3. What are the unintended consequences of this information?
  4. To what extent are calorie, unit and warning labelling interventions supported by the public?

Study 2 was an online experiment investigating accuracy in assessing conceptual understanding of units. Participants (n = 1884) were randomised to one of four groups, each given different methods of describing alcohol content:

  1. Basic alcohol by volume (ABV) percentage, which is the legal requirement for all alcoholic drinks
  2. Total units per bottle, which are used in the alcohol industry Responsibility Deal
  3. Units per serving, alongside percentage of the weekly low-risk guideline amount, following the example of voluntary food labelling schemes.
  4. A novel pie chart design that displays units as a proportion of the weekly low-risk guideline amount.

In the second task, participants were randomised to groups shown one of eight health warning label conditions (where the health warnings varied in their specificity, framing and health message).  Participants completed a series of questions regarding this warning, and motivation to drink less was the primary outcome measure. Support for alcohol labelling policies before and after the experiments was also assessed.

The primary research questions were:

  1. What is the best method of presenting unit information?
  2. What is the best method of presenting health warning information?

Findings

In Study 1, over a third of participants said that warnings about the risk of liver disease, driving accidents, harm to an unborn child when pregnant and cancer would make them drink less. In comparison, warnings about dependence and injury were less likely to be rated as effective. When asked about the role alcohol plays in certain health conditions, there was more awareness of those conditions which have been the subject of previous campaigns (e.g. drink driving injuries and risks when pregnant), compared to others that have not (e.g. cancer, mental health and fertility problems). In Study 2, we found that participants reported higher motivation to drink less when viewing both cancer messages and negatively framed messages.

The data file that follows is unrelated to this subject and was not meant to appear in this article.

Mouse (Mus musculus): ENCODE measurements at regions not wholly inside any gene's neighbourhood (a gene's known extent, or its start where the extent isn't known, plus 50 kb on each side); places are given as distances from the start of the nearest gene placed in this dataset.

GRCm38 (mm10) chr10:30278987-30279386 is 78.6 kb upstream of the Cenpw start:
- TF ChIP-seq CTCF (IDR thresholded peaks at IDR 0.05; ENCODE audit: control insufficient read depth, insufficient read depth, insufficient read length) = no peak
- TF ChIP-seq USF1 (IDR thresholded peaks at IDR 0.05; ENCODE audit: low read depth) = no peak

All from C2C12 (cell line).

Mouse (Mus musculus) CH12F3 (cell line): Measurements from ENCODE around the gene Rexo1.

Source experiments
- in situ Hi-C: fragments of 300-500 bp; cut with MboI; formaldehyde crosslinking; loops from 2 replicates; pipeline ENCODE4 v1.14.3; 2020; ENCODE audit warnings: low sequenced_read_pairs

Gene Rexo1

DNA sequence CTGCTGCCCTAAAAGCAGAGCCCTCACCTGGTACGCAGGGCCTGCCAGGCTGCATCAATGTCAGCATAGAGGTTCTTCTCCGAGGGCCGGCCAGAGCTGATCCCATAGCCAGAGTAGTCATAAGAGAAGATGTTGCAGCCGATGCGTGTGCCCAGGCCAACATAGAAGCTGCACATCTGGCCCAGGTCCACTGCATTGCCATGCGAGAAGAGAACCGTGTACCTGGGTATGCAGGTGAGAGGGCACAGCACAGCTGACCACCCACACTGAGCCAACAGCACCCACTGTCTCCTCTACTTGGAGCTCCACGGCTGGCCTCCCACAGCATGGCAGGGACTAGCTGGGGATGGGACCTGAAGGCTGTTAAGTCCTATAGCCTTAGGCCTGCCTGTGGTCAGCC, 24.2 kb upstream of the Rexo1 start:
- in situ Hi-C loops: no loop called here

Across both Studies 1and 2, we found that alcohol consumers have a poor understanding of the concept of units and are inaccurate in their estimations of the number of calories in alcoholic beverages. Our tests suggested that labels which put both calorie and unit information in the context of guidelines are most effective. They also suggested that labels should give consumers information about the unit and calorie content of a single serving in addition to the entire bottle.

We found some evidence that unit and calorie labelling may lead to changes in drinking behaviour, although only among a small number of respondents. More strikingly, we also found evidence that unit information may be used to facilitate heavier drinking among some consumers.